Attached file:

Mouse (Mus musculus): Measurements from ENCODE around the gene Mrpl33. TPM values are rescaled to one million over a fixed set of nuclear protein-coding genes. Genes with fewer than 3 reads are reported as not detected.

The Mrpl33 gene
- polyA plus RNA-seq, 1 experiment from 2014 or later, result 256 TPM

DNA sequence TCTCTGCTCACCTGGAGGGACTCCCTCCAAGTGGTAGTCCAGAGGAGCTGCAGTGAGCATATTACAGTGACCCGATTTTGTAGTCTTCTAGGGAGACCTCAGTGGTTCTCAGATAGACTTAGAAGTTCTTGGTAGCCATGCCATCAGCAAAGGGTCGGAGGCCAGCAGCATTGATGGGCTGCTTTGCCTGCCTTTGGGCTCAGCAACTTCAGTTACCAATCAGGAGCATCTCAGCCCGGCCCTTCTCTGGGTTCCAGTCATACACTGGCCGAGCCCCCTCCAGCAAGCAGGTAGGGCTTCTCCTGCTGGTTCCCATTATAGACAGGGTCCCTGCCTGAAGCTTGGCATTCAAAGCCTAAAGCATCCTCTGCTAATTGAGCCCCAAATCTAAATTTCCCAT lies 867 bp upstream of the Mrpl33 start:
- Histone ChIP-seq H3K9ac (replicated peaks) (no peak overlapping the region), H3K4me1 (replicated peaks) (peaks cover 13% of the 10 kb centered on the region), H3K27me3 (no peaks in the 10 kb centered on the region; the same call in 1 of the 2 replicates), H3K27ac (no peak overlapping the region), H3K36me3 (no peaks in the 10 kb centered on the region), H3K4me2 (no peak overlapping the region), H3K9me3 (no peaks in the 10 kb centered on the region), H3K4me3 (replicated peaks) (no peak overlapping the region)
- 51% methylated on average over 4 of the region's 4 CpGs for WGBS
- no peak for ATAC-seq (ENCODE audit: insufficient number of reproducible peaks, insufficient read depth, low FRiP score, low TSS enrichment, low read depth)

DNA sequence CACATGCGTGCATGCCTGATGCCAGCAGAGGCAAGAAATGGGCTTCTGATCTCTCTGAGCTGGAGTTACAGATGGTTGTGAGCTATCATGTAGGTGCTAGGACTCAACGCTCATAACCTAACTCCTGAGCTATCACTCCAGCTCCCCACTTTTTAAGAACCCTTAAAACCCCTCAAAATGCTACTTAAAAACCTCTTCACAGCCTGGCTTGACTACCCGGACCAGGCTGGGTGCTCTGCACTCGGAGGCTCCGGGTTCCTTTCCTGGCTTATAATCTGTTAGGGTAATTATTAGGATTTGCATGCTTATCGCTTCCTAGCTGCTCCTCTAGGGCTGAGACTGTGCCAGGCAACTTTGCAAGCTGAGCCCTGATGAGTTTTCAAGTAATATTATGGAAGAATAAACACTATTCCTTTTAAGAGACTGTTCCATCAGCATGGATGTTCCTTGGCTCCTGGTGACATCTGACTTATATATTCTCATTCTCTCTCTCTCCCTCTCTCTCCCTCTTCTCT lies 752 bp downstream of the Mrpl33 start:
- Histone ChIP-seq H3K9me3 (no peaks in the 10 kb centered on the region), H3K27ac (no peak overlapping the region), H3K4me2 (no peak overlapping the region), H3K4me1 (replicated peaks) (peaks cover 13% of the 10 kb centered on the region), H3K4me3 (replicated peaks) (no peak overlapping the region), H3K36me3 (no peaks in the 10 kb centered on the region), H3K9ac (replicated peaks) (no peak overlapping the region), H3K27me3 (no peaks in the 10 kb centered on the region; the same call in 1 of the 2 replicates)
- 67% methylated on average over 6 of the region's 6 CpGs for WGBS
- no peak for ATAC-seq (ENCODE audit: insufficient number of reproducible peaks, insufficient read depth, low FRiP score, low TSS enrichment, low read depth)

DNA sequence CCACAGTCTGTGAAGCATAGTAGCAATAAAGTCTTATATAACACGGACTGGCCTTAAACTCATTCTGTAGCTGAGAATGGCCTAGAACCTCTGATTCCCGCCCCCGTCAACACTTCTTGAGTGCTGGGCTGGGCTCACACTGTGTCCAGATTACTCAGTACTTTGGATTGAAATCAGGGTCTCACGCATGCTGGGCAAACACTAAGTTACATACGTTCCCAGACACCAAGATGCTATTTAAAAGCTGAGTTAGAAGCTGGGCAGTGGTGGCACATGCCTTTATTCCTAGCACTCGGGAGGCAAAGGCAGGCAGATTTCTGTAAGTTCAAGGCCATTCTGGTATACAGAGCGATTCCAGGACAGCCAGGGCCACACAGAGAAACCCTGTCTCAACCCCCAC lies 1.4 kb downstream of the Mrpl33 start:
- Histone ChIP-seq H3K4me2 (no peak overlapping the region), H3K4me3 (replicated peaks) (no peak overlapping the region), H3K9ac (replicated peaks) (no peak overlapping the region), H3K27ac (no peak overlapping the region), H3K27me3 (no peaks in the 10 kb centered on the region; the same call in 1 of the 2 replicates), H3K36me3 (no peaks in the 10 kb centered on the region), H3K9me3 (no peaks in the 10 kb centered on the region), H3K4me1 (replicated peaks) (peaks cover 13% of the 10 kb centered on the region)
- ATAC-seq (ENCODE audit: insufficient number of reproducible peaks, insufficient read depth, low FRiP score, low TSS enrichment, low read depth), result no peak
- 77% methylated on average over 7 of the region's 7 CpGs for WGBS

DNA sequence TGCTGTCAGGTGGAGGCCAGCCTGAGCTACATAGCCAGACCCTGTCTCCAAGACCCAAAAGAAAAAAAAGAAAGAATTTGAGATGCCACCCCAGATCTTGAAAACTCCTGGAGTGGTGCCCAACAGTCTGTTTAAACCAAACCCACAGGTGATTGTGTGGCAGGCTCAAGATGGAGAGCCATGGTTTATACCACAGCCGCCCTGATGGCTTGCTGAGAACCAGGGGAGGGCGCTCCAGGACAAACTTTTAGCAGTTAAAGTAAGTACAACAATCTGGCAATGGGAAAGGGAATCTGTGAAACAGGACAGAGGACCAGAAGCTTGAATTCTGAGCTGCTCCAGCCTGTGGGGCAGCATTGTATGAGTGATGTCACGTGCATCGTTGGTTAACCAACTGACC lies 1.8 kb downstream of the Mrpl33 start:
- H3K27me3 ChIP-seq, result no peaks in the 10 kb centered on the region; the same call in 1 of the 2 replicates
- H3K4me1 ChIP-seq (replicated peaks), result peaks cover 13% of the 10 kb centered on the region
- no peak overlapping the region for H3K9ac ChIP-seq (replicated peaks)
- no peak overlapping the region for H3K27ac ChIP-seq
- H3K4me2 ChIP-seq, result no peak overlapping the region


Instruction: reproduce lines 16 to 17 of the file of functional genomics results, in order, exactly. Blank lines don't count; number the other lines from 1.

DNA sequence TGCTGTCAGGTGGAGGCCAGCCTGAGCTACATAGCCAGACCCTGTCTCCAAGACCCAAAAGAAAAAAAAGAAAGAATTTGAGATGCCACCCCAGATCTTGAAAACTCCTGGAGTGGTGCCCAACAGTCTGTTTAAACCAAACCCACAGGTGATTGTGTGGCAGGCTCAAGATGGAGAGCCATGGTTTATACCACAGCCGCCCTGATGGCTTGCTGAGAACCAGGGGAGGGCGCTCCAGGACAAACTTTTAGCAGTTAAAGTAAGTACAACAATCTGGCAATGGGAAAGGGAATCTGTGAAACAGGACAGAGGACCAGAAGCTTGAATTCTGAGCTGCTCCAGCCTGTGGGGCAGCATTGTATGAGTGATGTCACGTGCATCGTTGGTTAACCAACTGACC lies 1.8 kb downstream of the Mrpl33 start:
- H3K27me3 ChIP-seq, result no peaks in the 10 kb centered on the region; the same call in 1 of the 2 replicates